Why Remittances Should Not Be Taxed

Christian Barry, Esben Overland

    Research output: Contribution to journalArticlepeer-review

    Abstract

    In Part II, we address the reasons for taxation and argue that funds remitted by migrants to their (poorer) country of origin should be given favorable tax treatment by tax authorities in the (affluent) countries in which they work. That is, such migrants should be provided with refundable tax credits or tax exemptions for funds that they remit back to their countries of origin, subject to various controls. Part III presents the moral grounds for exempting remittances. Part IV addresses potential moral objections to our proposal. Part V discusses how the tax benefits should be restricted, and Part VI makes some concluding remarks.Remittances are private financial transfers from migrant workers back to their countries of origin. These are typically intra-household transfers from members of a family who have emigrated to those who have remained behind. The scale of such transfers throughout the world is very large, reaching $338 billion U.S. in 2008 1'several times the size of overseas development assistance (ODA) and larger even than foreign direct investment (FDI). The data on migration and remittances is too poor to warrant very firm conclusions about their effects'actual or potential'on poverty and development in poorer countries. We will however, present reasons that make it plausible to believe that remittances cancontribute to poverty-reduction and promote development in poorer countries. Our main aim, however, is not to engage in detail with empirical debates about the effects of thesetransfers, but to establish moral grounds for favorable tax treatment on remittances on the assumption that they do have positive effects on receiving countries.In Part I, the potential of remittances and implications of the empirical assumption that such transfers do have such beneficial effects are explored. In particular, we spell out theimplications of this assumption for the tax treatment of migrants from poorer countries who work in affluent countries.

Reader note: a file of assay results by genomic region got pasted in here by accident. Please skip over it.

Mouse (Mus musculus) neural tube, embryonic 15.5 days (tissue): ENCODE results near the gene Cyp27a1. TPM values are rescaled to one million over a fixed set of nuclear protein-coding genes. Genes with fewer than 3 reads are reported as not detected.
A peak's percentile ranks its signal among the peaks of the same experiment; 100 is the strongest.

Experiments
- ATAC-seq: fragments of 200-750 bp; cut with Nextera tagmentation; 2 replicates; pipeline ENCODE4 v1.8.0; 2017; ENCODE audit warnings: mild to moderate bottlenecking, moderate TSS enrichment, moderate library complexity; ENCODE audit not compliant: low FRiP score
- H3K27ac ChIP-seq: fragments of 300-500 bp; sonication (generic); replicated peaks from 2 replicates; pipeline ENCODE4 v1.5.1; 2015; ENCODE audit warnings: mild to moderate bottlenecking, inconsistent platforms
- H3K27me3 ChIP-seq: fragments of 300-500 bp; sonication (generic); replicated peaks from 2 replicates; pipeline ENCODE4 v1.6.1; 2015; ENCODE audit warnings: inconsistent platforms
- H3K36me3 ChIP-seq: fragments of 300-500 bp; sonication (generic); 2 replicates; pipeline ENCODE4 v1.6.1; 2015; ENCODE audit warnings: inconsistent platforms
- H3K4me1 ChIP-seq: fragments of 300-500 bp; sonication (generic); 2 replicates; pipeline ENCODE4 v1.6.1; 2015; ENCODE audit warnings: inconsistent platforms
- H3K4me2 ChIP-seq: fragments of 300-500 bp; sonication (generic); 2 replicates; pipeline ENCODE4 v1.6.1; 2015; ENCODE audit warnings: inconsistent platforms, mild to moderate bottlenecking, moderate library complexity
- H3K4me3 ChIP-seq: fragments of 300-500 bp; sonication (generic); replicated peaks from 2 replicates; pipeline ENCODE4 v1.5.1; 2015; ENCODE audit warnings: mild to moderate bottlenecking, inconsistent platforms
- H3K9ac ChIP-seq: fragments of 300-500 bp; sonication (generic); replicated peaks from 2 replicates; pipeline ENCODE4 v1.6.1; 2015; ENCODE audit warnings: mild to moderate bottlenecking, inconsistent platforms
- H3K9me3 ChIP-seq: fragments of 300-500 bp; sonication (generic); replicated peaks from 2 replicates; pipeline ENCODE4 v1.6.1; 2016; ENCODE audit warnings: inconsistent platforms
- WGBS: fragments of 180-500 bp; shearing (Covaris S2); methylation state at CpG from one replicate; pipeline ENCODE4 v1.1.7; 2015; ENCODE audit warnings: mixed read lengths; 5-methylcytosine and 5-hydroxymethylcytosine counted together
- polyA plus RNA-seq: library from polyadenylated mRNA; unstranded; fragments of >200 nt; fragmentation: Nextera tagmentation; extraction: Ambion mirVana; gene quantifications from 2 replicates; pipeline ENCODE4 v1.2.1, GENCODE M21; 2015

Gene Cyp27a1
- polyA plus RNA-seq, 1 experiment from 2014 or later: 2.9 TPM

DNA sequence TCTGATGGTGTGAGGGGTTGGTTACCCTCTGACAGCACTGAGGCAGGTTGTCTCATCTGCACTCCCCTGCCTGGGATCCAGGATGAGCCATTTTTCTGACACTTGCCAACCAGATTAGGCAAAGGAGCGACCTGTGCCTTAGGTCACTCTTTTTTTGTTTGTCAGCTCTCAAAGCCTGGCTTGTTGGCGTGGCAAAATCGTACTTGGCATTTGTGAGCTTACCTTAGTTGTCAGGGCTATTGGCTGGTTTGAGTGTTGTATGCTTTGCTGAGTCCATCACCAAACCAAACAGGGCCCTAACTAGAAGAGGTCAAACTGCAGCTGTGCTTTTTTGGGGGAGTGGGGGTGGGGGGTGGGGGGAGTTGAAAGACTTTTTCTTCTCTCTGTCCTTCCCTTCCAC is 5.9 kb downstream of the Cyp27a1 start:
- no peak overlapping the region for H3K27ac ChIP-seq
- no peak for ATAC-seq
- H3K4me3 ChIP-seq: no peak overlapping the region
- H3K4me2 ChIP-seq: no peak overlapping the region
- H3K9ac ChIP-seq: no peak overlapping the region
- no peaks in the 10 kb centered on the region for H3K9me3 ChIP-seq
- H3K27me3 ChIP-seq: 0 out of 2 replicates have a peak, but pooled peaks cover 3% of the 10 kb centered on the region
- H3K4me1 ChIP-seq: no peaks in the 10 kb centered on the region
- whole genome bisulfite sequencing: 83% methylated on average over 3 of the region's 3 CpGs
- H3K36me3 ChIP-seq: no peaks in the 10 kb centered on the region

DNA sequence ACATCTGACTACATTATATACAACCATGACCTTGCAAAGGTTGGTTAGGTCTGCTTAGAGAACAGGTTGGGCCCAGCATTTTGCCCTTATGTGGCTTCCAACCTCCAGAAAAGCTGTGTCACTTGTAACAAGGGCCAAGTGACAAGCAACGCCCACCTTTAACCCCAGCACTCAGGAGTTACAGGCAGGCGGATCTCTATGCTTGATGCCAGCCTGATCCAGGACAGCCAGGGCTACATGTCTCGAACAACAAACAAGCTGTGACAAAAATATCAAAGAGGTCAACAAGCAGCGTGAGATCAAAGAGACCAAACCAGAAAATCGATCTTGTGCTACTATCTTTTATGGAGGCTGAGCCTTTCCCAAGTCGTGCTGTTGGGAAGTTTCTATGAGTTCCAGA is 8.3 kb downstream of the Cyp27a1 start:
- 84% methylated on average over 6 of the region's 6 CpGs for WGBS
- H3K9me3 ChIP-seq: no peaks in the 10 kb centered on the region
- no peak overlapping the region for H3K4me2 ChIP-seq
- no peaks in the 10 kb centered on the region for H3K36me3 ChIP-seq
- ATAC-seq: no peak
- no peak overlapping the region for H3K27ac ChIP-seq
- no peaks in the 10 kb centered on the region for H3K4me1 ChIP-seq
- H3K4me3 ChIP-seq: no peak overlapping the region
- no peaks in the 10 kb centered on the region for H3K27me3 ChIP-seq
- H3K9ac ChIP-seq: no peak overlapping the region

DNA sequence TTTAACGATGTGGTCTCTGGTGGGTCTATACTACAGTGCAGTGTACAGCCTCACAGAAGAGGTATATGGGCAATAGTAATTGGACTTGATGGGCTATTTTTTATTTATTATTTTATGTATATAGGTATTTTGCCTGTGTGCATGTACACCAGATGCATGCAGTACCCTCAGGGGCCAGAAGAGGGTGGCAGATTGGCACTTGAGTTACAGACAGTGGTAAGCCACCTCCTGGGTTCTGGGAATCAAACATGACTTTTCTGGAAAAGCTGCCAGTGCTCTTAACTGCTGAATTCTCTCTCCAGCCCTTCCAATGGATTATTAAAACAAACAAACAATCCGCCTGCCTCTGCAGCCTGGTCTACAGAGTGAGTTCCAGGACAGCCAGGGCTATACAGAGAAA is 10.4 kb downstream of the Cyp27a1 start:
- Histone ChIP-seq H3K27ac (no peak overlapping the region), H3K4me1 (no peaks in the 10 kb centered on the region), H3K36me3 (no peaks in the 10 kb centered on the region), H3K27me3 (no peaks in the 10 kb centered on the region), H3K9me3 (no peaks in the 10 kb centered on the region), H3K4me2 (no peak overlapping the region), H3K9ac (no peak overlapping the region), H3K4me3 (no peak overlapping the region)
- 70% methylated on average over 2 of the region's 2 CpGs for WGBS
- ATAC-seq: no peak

Original languageEnglish
    Pages (from-to)1181-1207
    Number of pages27
    JournalNew York University Journal of International Law and Politics
    Volume42
    Issue number4
    Publication statusPublished - 2010

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